You've recently had a baby—congratulations! But if you're concerned that you'll no longer be able to enjoy your outdoor activities with a little one in tow, think again. Child carriers make it easy to carry your child while keeping your hands free.

This article gives you the basics on how to shop for one.

The Basics of Child Carriers

For newborns, start with an infant carrier. This is a simple, frameless pack that snuggles your baby right in front of you. Most can hold an infant plus some baby gear to a total weight of up to 30 lbs. or so.

For a larger child, you'll want a child carrier with built-in frame that holds the child behind you. To use a child carrier, a child must be capable of sitting upright without assistance. The smallest child appropriate for a child carrier is about 16 lbs., which typically means a child about 6 or 8 months old. If unsure about your child's readiness, check with your pediatrician. The largest child appropriate for a carrier is about 40 lbs., with some models supporting extra weight to accommodate gear, too.

Child carriers are best for travel, hiking and use around town. Because the added weight and movement of your child could cause you to lose your balance, child carriers aren't recommended for hiking on loose rock, climbing, skiing, inline skating, biking or other high-speed activities.

Compare Features

Most child carriers share basic features such as adjustable shoulder and waist straps, adjustable child harness, a foldout kickstand and an external frame.

Fit is paramount. A child carrier should fit just like a backpack, except that the weight rides higher. The weight, however, will not be an issue if the child carrier fits you right.

Here are some of the variables to consider:

Suspension system: This is the key to parental comfort. Most child carriers feature an easy-to-adjust ladder suspension, just like the ones found in many backpacks. Its adjustability is measured by the torso range (listed under the Specs tab on REI.com product pages). Read more about how to measure your torso size. A few models offer a fixed suspension, which limits adjustability but reduces carrier weight.

Tip: Torso adjustments are simple: If you're tall, move the suspension setting up higher on the back (or, if you're a shorter adult, move it to a lower setting).

Kickstand: This bar provides a stable platform for loading and unloading your child. Most can be manually extended and retracted to the loading position with a simple tug. Other models feature a fixed-position kickstand (to save weight) or a spring-loaded kickstand (which extends and retracts automatically).

Frame: Most child carriers feature an external frame of tubular aluminum. A few models use an aluminum stay for support, much like those used in internal-frame backpacks, and may offer a daypack option. As noted earlier, frameless carriers are intended only for infants and gear totaling up to 30 lbs. or so.

Accessories: If you plan on using a child carrier only occasionally, you might not want lots of bells and whistles. But if you plan to head off-road or carry lots of gear, consider models with the following extras:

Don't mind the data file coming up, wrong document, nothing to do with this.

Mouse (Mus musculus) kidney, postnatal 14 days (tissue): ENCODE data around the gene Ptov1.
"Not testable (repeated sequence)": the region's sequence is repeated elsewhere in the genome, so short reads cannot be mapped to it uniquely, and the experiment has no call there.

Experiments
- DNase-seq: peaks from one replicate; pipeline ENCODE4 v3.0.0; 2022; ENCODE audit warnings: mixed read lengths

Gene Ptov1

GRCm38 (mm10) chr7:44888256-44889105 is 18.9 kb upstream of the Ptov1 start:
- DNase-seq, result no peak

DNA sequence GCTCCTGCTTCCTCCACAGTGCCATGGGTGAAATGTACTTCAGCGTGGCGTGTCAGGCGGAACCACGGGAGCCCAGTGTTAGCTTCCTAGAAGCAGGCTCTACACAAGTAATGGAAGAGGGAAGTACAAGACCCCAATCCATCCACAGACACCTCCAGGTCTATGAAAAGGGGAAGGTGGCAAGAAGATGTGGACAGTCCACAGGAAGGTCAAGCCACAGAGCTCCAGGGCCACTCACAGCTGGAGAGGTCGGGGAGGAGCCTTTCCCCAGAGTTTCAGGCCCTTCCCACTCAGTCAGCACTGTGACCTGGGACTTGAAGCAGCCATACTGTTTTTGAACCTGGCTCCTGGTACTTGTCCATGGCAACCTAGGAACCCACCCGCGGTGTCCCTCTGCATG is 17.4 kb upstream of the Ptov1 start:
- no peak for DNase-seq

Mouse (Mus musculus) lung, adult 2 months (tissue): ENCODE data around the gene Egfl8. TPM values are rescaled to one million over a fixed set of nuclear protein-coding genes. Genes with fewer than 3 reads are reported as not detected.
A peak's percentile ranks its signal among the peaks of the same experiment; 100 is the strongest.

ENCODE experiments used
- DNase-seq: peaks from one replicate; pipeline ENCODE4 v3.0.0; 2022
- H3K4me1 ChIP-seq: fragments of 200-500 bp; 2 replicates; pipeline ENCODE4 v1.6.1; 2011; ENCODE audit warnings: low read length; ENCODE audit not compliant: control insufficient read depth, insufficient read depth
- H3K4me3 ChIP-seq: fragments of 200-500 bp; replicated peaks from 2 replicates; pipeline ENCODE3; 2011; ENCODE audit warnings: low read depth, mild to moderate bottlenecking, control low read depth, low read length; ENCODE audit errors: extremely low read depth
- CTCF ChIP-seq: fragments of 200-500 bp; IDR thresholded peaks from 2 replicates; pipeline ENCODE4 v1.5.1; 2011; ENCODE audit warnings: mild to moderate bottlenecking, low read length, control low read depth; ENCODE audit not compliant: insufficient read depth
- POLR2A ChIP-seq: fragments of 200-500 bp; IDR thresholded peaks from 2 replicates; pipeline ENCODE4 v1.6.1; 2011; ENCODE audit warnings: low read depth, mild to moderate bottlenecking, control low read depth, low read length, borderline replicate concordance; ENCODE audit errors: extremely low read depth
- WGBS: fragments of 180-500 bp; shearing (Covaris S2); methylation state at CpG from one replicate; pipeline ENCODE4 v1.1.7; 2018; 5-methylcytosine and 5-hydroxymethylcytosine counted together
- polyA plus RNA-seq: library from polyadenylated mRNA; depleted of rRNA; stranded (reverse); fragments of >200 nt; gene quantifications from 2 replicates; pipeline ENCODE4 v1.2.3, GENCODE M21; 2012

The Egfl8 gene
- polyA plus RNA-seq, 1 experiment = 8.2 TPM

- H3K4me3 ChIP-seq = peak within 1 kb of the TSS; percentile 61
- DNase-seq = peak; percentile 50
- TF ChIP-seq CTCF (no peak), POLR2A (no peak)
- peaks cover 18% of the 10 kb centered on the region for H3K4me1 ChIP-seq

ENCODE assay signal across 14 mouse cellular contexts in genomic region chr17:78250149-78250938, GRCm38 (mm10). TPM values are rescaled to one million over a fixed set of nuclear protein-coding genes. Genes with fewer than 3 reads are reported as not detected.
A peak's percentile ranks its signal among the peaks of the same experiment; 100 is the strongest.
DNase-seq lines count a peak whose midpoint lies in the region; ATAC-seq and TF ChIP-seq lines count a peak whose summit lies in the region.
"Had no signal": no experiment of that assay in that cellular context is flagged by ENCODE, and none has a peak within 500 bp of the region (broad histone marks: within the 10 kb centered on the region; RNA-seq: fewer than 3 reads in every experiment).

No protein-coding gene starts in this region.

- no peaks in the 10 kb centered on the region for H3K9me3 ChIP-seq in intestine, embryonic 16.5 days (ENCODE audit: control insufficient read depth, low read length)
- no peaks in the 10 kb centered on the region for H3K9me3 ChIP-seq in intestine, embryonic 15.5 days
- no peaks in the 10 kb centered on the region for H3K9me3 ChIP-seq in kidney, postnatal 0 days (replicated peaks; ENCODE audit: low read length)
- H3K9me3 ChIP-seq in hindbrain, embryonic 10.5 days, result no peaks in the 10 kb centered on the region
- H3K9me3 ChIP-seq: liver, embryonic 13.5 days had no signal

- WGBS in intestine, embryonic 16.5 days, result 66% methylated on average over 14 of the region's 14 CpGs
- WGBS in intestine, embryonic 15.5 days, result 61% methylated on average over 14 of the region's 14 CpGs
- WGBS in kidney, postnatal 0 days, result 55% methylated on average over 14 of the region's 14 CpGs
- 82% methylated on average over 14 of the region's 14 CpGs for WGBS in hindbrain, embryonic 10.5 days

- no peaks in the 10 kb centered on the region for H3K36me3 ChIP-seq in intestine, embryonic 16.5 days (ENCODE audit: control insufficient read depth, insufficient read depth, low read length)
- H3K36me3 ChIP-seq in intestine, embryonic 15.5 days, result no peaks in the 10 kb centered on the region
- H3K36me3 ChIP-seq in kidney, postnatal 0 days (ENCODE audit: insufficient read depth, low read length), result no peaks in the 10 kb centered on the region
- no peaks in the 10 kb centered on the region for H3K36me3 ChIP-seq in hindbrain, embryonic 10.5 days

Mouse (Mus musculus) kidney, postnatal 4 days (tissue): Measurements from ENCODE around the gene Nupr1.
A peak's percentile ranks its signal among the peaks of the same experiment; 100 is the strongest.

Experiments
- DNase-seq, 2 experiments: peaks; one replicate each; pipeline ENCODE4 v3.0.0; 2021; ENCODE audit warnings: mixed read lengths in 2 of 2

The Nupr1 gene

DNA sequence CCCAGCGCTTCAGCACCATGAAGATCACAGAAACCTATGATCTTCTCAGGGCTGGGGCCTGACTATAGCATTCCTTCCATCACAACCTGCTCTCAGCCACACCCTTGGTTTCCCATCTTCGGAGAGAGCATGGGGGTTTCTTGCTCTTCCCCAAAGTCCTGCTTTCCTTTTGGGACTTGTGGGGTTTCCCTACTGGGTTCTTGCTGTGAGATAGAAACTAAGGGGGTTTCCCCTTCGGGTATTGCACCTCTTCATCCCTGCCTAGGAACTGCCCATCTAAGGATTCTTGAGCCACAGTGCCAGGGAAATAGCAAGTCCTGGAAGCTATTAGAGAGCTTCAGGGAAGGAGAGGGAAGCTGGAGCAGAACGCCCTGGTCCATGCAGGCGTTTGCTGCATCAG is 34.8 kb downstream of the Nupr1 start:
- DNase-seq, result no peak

• Gear-storage capacity, including removable diaper bags or day packs
  • More adjustability options for a better fit
  • Diaper-changing pad
  • Hydration-system compatibility
  • Removable rain/sun hood (sometimes sold separately)
  • Removable bug netting (usually sold separately)

Fit the Child Carrier to You

First, adjust the child carrier to fit you. This is the main factor for your comfort. When making your initial adjustments, use books to weight the pack instead of your child.

  • Adjust the suspension system to fit your torso, so that the hipbelt rests on your hip bones (not your waist) and the shoulder straps rest on your shoulders.
  • Tighten the hipbelt so roughly 80% of the weight is on your hips.
  • Tighten the shoulder straps so the child carrier is stabilized and the remaining 20% or so of the weight is on your shoulders.
  • Adjust the sternum strap across your chest so that it doesn't interfere with your breathing.

Fit the Child Carrier to Your Child

Before putting your child in the carrier, adjust the height of the child seat. Make sure the child's straps are loosened and the kickstand is fully extended.

  • Put your child in the carrier, and make sure his or her feet come through the leg openings.
  • Buckle and tighten all straps, including the hipbelt, shoulder straps, leg strap adjustments and sternum strap. Note: Not all child carriers have all of these strap options.
  • Tighten the side compression straps, if available.
  • Check to make sure the child's shoulder straps fit smoothly over his or her shoulders and that the leg straps are comfortable.

Tips on Using a Child Carrier

Lifting an occupied child carrier is similar to hoisting a heavy backpack (see our pack-hoisting video for instructions). The first few times you do so, have someone help you put it on your back. The steps: Lift the child carrier by the top handles, slip on the shoulder straps and buckle the hipbelt. When removing the carrier, loosen the shoulder straps and unbuckle the hipbelt. Grabbing the handle behind your head, bring the carrier around to your front, and grasp the second handle to help you set the child carrier on the ground.

Some additional pointers:

  • Don't leave your child unattended while he or she is in the child carrier.
  • Children tend to fall asleep in child carriers; occasionally check your child's position and comfort.
  • Child carriers aren't adequately stable to be used as a chair, nor should they ever be placed on elevated surfaces such as a bench, table or bed.
  • Do not use a child carrier if the frame or fasteners are damaged.
  • Make sure your child is protected from the weather.
  • Consider wearing a hat so your child can't grab your hair.